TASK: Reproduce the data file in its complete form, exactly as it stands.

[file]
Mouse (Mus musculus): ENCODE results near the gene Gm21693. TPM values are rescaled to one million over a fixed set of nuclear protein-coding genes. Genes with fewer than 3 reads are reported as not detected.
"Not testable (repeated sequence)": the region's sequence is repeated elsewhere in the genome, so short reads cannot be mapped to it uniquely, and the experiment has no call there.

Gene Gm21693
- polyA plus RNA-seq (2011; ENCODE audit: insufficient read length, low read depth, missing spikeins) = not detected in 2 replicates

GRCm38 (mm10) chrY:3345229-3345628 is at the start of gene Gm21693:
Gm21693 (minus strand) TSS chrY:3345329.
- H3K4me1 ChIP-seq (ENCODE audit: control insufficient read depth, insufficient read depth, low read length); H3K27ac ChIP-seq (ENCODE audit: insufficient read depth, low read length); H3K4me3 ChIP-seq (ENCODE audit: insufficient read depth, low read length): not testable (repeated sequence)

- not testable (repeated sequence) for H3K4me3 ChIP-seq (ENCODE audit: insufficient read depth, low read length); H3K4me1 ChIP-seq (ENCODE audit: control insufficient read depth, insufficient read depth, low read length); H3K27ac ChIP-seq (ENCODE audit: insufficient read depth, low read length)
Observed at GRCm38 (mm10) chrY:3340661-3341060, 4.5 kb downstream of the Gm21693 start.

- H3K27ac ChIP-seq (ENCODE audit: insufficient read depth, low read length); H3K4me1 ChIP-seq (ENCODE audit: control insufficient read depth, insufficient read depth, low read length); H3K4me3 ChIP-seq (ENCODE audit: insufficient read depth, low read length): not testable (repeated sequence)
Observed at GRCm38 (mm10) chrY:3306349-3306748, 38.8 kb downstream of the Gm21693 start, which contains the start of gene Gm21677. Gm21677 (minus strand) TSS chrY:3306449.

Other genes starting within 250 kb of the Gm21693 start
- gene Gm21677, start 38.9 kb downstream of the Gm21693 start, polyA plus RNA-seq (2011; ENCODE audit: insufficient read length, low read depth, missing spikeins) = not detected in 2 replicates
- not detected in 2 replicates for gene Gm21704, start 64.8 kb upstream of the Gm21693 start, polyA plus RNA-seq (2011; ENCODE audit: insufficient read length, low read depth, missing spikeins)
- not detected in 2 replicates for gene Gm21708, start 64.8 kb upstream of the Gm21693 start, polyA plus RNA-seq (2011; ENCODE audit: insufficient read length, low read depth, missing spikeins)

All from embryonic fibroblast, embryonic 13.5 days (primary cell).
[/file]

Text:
Mouse (Mus musculus): ENCODE results near the gene Gm21693. TPM values are rescaled to one million over a fixed set of nuclear protein-coding genes. Genes with fewer than 3 reads are reported as not detected.
"Not testable (repeated sequence)": the region's sequence is repeated elsewhere in the genome, so short reads cannot be mapped to it uniquely, and the experiment has no call there.

Gene Gm21693
- polyA plus RNA-seq (2011; ENCODE audit: insufficient read length, low read depth, missing spikeins) = not detected in 2 replicates

GRCm38 (mm10) chrY:3345229-3345628 is at the start of gene Gm21693:
Gm21693 (minus strand) TSS chrY:3345329.
- H3K4me1 ChIP-seq (ENCODE audit: control insufficient read depth, insufficient read depth, low read length); H3K27ac ChIP-seq (ENCODE audit: insufficient read depth, low read length); H3K4me3 ChIP-seq (ENCODE audit: insufficient read depth, low read length): not testable (repeated sequence)

- not testable (repeated sequence) for H3K4me3 ChIP-seq (ENCODE audit: insufficient read depth, low read length); H3K4me1 ChIP-seq (ENCODE audit: control insufficient read depth, insufficient read depth, low read length); H3K27ac ChIP-seq (ENCODE audit: insufficient read depth, low read length)
Observed at GRCm38 (mm10) chrY:3340661-3341060, 4.5 kb downstream of the Gm21693 start.

- H3K27ac ChIP-seq (ENCODE audit: insufficient read depth, low read length); H3K4me1 ChIP-seq (ENCODE audit: control insufficient read depth, insufficient read depth, low read length); H3K4me3 ChIP-seq (ENCODE audit: insufficient read depth, low read length): not testable (repeated sequence)
Observed at GRCm38 (mm10) chrY:3306349-3306748, 38.8 kb downstream of the Gm21693 start, which contains the start of gene Gm21677. Gm21677 (minus strand) TSS chrY:3306449.

Other genes starting within 250 kb of the Gm21693 start
- gene Gm21677, start 38.9 kb downstream of the Gm21693 start, polyA plus RNA-seq (2011; ENCODE audit: insufficient read length, low read depth, missing spikeins) = not detected in 2 replicates
- not detected in 2 replicates for gene Gm21704, start 64.8 kb upstream of the Gm21693 start, polyA plus RNA-seq (2011; ENCODE audit: insufficient read length, low read depth, missing spikeins)
- not detected in 2 replicates for gene Gm21708, start 64.8 kb upstream of the Gm21693 start, polyA plus RNA-seq (2011; ENCODE audit: insufficient read length, low read depth, missing spikeins)

All from embryonic fibroblast, embryonic 13.5 days (primary cell).